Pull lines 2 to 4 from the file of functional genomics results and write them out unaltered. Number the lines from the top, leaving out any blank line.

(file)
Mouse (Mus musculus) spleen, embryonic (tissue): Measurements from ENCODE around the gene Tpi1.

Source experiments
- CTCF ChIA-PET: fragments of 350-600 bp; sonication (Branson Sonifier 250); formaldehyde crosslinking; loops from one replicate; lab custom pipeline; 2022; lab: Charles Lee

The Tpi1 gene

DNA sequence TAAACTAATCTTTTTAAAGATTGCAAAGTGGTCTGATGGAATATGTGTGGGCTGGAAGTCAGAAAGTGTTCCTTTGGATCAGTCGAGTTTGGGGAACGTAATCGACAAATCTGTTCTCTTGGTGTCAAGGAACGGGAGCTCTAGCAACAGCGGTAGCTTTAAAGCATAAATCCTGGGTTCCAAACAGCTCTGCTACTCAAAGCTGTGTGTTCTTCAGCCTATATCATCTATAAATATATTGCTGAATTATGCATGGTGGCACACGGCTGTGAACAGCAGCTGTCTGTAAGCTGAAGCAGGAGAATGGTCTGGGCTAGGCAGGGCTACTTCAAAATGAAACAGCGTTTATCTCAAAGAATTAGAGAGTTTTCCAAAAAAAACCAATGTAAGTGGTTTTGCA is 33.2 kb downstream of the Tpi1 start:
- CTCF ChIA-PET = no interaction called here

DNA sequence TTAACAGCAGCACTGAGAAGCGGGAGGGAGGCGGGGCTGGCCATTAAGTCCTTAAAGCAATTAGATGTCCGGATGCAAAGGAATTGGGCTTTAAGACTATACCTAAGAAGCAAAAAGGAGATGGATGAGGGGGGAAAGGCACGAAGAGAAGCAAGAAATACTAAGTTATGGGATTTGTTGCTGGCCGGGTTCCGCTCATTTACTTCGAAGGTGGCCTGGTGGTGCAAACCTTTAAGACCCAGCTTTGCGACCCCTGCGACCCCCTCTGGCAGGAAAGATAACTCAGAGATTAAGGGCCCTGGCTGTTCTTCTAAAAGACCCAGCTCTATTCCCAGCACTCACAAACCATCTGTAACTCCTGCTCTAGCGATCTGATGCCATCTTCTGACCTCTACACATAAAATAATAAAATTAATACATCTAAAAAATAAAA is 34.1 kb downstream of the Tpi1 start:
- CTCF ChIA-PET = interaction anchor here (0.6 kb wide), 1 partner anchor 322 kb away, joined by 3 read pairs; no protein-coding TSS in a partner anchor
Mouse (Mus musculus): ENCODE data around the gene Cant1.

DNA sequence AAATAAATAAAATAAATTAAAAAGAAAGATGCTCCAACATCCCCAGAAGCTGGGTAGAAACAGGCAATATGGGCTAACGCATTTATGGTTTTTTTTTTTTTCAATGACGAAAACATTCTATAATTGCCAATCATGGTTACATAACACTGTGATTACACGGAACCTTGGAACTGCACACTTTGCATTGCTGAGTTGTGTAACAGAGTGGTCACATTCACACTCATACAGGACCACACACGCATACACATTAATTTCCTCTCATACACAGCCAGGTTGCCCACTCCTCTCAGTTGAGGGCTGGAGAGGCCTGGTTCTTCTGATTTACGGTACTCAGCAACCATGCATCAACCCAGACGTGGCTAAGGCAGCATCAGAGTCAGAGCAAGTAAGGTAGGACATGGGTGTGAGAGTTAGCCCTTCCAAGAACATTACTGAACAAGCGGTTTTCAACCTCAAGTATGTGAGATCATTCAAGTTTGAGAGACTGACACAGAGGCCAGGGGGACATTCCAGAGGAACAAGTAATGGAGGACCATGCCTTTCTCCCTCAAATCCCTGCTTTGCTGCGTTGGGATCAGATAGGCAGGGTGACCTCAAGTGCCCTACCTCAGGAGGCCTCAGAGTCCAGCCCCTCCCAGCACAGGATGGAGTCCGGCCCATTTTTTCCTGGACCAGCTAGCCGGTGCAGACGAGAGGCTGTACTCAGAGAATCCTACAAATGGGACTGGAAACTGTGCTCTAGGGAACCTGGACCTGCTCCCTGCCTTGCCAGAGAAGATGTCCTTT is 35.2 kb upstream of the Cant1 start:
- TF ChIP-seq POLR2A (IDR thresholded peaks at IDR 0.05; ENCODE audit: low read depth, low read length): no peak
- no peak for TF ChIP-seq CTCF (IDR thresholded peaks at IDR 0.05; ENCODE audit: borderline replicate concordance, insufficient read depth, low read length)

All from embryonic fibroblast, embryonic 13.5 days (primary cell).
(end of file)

Source experiments
- CTCF ChIA-PET: fragments of 350-600 bp; sonication (Branson Sonifier 250); formaldehyde crosslinking; loops from one replicate; lab custom pipeline; 2022; lab: Charles Lee

The Tpi1 gene